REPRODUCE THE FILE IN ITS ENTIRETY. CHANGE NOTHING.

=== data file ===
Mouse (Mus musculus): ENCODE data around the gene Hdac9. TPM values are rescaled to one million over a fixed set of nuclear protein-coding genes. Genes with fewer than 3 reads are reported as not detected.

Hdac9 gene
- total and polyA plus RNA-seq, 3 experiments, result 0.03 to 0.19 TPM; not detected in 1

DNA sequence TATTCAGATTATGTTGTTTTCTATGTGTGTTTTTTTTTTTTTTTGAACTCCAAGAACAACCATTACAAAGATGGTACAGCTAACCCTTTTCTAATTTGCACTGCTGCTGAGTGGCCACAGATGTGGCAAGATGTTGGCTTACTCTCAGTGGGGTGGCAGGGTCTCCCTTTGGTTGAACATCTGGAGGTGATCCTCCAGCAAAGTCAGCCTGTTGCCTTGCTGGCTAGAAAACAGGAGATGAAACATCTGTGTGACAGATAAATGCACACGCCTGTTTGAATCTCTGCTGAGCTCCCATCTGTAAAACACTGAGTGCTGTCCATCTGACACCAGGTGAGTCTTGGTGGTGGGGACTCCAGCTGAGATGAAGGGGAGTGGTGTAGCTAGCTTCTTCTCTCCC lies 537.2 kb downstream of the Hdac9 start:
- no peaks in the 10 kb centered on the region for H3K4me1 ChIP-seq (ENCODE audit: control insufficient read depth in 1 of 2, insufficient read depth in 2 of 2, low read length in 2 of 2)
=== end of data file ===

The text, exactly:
Mouse (Mus musculus): ENCODE data around the gene Hdac9. TPM values are rescaled to one million over a fixed set of nuclear protein-coding genes. Genes with fewer than 3 reads are reported as not detected.

Hdac9 gene
- total and polyA plus RNA-seq, 3 experiments, result 0.03 to 0.19 TPM; not detected in 1

DNA sequence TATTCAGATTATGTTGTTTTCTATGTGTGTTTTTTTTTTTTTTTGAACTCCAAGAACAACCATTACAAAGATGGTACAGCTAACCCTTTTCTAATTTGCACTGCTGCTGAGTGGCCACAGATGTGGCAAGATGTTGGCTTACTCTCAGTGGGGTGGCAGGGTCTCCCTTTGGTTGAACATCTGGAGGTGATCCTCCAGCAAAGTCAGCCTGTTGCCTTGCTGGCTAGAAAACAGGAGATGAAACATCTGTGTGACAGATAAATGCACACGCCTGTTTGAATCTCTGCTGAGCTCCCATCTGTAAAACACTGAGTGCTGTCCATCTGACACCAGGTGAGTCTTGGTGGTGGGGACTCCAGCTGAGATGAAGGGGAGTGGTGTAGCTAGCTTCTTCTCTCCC lies 537.2 kb downstream of the Hdac9 start:
- no peaks in the 10 kb centered on the region for H3K4me1 ChIP-seq (ENCODE audit: control insufficient read depth in 1 of 2, insufficient read depth in 2 of 2, low read length in 2 of 2)